The discussion in the Sanitary and Phytosanitary (SPS) Measures Committee, which deals with food safety and animal and plant health, took place a week before the proposed standard is again on the agenda of the Codex Alimentarius Commission.
Codex, run jointly by the UN Food and Agriculture Organization (FAO) and the World Health Organization (WHO), is one of three standard-setting bodies explicitly recognized by the WTO’s SPS Agreement. The debate hinged on whether disagreement about setting a maximum residue limit for the feed additive ractopamine endangers the scientific basis of WTO rules or whether resorting only to a scientific opinion undermines the need for the rules to be more broadly based.
Also in the committee, members continued to comment on each other’s SPS measures, part of the committee’s core function of monitoring how the SPS Agreement is being implemented, with the recurring themes of whether certain measures are based on science or international standards, and whether they are targeted more broadly than needed to deal with genuine risks.
There were a number of questions on issues that have been discussed before such as mad cow disease, avian influenza, the new US food safety law and the EU’s novel foods regulation (March 2006 and subsequent meetings)
Consultations continued among members on how best to set up a system that would encourage members to make more use of mediation by the chairperson to resolve some of their differences, how to move forward on private sector standards now that five of 12 points have been agreed in the March meeting), and on actions they agreed to take as a result of the latest review of how the SPS Agreement is being implemented (improved co-operation between the SPS Committee and the three recognized standards setting bodies, including better coordination within countries; better monitoring of the use of international standards; and strengthening control, inspection and approval procedures).
Ractapomine and codex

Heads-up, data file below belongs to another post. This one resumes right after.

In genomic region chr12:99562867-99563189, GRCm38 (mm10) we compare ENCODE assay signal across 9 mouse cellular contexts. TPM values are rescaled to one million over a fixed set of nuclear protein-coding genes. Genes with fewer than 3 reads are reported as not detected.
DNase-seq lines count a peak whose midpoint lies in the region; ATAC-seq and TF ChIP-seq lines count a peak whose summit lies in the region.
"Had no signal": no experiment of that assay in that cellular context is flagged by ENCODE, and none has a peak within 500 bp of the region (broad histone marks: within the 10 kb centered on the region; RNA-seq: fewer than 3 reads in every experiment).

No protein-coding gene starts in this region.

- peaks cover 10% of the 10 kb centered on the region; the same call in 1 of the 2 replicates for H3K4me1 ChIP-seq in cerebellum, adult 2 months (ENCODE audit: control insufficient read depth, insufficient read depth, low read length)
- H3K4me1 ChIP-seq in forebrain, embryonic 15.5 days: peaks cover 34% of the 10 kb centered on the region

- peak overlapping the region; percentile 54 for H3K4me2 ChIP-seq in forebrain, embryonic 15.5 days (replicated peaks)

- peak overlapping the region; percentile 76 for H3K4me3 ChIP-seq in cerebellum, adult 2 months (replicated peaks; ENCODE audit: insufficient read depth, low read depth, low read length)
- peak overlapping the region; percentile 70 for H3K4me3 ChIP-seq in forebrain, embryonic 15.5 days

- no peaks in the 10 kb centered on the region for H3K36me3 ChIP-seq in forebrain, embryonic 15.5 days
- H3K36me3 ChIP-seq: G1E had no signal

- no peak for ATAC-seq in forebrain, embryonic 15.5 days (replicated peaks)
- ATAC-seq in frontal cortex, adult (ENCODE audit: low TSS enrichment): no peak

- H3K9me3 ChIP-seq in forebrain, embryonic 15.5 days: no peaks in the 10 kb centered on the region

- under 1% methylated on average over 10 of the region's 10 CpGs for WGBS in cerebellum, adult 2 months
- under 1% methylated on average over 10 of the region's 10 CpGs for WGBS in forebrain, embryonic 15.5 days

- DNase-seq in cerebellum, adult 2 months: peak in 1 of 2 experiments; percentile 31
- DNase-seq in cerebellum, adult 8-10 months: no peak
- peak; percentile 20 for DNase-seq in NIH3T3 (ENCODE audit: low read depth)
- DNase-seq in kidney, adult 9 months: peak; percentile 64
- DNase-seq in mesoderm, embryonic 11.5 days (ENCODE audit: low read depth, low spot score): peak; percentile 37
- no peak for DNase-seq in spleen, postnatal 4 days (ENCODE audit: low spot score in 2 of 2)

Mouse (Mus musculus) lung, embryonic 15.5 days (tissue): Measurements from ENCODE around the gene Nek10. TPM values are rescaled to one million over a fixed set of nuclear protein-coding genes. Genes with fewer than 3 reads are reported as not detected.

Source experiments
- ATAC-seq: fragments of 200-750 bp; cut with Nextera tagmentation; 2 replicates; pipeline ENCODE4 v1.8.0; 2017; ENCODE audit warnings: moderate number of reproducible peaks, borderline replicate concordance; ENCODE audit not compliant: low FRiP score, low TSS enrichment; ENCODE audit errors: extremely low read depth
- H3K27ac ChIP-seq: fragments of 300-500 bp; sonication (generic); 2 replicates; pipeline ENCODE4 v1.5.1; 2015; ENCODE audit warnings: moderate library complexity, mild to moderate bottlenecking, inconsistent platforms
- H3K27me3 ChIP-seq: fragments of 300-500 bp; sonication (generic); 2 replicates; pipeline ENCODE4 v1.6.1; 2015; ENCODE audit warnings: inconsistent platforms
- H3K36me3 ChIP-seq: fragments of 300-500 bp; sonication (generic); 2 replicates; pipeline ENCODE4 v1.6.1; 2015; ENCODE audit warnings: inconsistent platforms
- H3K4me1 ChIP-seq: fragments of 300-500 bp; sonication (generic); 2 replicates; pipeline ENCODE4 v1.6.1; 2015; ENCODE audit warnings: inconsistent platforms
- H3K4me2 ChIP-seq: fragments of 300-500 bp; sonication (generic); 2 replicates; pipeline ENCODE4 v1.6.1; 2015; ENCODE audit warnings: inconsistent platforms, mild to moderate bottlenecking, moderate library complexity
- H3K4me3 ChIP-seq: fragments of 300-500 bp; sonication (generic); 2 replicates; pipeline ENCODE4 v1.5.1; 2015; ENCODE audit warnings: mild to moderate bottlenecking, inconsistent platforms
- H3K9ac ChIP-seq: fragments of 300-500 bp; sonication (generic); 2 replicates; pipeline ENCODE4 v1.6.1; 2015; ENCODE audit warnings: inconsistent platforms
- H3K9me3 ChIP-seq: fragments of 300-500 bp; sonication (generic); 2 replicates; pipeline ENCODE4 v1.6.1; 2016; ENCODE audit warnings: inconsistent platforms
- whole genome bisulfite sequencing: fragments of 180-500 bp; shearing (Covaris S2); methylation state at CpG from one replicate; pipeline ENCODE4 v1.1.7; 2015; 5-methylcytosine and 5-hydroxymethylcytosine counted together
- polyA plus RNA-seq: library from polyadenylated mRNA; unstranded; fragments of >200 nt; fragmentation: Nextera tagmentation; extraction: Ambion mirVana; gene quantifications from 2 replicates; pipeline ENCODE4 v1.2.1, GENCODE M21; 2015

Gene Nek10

Ractopamine, a beta-agonist drug mixed with feed that boosts growth and promotes leanness in pigs and cattle, has been discussed in several SPS Committee meetings since October 2008 when it was first raised as a specific trade concern by the US about Chinese Taipei’s ban on meat from animals fed with the additive. The US continued to pose questions to Chinese Taipei, including in this latest June 2011 meeting, but now since 2009 several Latin American countries have raised the issue more broadly under the heading “monitoring international standards” and in a paper, G/SPS/GEN/1092.
For the maximum residue limits: Costa Rica, the US and others believe scientific evidence shows some ractopamine residues are safe and want maximum residue limits (10 parts per billion for the main types of meat) to be approved in Codex. They cite the scientific studies by the FAO-WHO Joint FAO/WHO Expert Committee on Food Additives (JECFA). They also argue that 26 countries have allowed ractopamine to be used for many years, with no harmful effects. (The Codex standard would be recognized by the WTO even though members would still be free to set their own science-based standards.)
If Codex continues to fail to agree on the standard, despite scientific evidence, then the scientific basis of international standards will be undermined, WTO rules based on internationally-agreed standards risk becoming arbitrary and irrational and trade will become more uncertain, they said. Sharing this view were Canada, Brazil, Argentina, Chile, the Philippines, Peru, Mexico and New Zealand.